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Emmanuel Kant
1724 - 1804

Influential German philosopher who investigated the theories of knowledge, ethics, aesthetics, and idealism.


An age cannot bind itself and ordain to put the succeeding one into such a condition that it cannot extend its (at best very occasional) knowledge, purify itself of errors, and progress in general enlightenment. That would be a crime against human nature, the proper destination of which lies precisely in this progress; and the descendants would be fully justified in rejecting those decrees as having been made in an unwarranted and malicious manner.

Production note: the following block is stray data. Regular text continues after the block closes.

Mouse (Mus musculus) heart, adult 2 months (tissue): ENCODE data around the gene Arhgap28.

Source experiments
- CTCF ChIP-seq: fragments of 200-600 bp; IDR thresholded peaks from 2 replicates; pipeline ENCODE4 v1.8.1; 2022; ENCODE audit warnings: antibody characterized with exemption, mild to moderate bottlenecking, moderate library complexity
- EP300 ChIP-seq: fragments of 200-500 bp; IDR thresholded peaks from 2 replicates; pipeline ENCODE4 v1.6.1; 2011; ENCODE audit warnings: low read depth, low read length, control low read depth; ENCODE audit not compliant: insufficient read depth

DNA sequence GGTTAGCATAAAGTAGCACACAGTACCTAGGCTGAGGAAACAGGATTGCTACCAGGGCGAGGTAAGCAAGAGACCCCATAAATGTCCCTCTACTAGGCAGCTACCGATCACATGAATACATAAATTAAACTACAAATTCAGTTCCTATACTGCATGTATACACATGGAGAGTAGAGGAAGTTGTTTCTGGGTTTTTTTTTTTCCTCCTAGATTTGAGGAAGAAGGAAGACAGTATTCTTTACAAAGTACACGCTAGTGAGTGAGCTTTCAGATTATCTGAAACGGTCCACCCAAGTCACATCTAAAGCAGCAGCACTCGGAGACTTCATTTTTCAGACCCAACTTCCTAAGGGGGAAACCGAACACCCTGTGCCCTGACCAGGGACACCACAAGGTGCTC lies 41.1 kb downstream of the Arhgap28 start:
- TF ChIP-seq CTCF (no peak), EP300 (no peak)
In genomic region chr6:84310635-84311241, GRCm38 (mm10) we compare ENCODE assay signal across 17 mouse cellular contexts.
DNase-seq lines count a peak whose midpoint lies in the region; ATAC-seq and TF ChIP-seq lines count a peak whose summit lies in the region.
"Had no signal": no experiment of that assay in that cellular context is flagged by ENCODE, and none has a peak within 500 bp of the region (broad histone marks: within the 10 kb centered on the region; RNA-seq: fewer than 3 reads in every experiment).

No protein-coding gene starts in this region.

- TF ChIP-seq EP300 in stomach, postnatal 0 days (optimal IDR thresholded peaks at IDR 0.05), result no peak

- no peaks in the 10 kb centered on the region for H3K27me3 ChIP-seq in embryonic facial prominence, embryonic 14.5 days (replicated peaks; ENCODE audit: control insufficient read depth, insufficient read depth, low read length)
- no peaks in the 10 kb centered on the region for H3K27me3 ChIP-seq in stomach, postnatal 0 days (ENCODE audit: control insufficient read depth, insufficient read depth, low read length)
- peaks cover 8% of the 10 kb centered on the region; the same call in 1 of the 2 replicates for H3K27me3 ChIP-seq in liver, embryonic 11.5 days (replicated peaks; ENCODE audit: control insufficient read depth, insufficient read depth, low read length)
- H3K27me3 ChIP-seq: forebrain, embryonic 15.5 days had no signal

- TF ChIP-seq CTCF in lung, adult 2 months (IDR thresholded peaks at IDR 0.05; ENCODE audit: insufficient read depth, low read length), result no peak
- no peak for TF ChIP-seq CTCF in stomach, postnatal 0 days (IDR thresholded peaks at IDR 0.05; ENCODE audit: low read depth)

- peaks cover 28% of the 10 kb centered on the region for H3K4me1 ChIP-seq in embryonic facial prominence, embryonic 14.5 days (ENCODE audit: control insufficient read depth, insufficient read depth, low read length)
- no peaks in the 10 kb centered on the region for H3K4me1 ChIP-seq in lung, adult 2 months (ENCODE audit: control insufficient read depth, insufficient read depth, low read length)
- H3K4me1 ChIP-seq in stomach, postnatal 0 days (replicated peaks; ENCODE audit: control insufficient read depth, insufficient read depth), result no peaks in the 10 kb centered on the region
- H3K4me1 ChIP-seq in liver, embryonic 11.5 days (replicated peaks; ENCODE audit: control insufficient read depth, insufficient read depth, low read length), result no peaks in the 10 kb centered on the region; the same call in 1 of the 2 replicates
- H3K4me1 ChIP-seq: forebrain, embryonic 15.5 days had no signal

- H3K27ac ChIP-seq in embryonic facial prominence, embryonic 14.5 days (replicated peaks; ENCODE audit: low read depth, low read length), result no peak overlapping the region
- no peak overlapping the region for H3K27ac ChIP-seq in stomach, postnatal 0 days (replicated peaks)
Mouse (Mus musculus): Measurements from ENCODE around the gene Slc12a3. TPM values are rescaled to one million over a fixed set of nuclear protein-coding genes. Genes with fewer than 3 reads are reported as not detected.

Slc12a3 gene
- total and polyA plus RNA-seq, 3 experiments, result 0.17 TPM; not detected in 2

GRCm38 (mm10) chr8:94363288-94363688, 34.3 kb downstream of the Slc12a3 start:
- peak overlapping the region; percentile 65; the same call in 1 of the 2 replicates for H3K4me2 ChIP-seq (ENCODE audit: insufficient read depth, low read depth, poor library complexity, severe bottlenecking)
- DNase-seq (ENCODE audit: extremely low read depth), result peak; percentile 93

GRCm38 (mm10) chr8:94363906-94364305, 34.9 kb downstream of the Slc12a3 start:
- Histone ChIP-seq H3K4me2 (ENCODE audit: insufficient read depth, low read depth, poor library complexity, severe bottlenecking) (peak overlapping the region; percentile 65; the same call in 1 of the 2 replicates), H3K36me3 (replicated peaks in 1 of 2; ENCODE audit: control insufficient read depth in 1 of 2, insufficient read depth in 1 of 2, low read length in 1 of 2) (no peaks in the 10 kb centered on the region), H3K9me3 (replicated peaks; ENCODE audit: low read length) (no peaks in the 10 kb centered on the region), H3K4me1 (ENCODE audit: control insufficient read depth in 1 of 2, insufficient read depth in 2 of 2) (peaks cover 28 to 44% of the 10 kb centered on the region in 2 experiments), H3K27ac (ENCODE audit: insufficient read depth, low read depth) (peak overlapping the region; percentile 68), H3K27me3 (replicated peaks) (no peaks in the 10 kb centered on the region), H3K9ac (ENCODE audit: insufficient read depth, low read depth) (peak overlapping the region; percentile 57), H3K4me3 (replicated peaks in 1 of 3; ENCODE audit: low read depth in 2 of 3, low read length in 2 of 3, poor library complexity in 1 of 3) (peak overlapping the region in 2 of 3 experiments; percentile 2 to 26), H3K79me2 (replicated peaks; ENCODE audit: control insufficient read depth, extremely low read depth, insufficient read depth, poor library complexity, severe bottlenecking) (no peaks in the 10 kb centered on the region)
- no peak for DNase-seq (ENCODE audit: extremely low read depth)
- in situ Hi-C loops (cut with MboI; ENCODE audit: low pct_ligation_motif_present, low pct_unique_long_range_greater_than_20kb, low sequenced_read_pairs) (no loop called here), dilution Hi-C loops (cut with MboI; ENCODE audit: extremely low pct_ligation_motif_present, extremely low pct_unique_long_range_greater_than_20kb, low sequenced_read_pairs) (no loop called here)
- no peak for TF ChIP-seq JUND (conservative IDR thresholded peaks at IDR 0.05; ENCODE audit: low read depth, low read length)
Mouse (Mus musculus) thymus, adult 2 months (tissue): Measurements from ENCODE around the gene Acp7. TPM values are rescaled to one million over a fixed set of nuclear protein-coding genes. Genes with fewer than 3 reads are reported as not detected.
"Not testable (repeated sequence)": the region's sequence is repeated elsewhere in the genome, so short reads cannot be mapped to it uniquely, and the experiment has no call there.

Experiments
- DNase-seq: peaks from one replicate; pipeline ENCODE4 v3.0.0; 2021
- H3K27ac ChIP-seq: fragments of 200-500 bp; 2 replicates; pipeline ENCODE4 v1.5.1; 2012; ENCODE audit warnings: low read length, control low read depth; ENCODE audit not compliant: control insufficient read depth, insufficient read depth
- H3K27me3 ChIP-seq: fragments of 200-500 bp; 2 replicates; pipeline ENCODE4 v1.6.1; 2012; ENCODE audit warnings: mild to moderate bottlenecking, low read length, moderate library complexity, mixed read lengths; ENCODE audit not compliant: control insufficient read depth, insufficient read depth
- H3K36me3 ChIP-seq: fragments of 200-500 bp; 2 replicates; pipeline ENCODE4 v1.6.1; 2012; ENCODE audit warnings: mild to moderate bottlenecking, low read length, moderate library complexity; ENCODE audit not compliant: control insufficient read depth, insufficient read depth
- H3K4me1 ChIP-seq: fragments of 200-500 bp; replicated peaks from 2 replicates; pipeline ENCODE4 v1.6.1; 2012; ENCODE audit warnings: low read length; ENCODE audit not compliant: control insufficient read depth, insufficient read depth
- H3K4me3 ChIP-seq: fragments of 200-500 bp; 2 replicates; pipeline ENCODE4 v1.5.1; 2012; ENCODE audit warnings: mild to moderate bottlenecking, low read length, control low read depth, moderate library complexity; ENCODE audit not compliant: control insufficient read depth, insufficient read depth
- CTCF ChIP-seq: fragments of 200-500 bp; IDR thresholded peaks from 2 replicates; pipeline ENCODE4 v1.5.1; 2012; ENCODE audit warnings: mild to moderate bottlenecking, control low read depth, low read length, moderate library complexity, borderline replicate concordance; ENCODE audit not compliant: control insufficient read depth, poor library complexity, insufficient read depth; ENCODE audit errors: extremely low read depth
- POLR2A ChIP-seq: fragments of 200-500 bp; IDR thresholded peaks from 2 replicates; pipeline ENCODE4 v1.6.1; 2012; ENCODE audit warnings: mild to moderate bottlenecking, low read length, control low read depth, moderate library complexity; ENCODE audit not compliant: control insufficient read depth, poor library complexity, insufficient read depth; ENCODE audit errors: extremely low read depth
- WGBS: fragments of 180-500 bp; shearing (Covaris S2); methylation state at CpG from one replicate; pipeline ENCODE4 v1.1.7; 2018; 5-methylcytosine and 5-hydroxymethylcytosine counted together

1784 - from "What is Enlightenment?", published in Berlinische Monatsschrift, quoted in The Liberal Tradition in European Thought (1970), David Sidorsky, New York
Human reason has this peculiar fate that in one species of its knowledge it is burdened by questions which, as prescribed by the very nature of reason itself, it is not able to ignore, but which, as transcending all its powers, it is also not able to answer.

from Critique of Pure Reason
Two things fill the mind with ever new and increasing admiration and awe, the oftener and more steadily we reflect on them: the starry heavens above me and the moral law within me.

from Critique of Pure Reason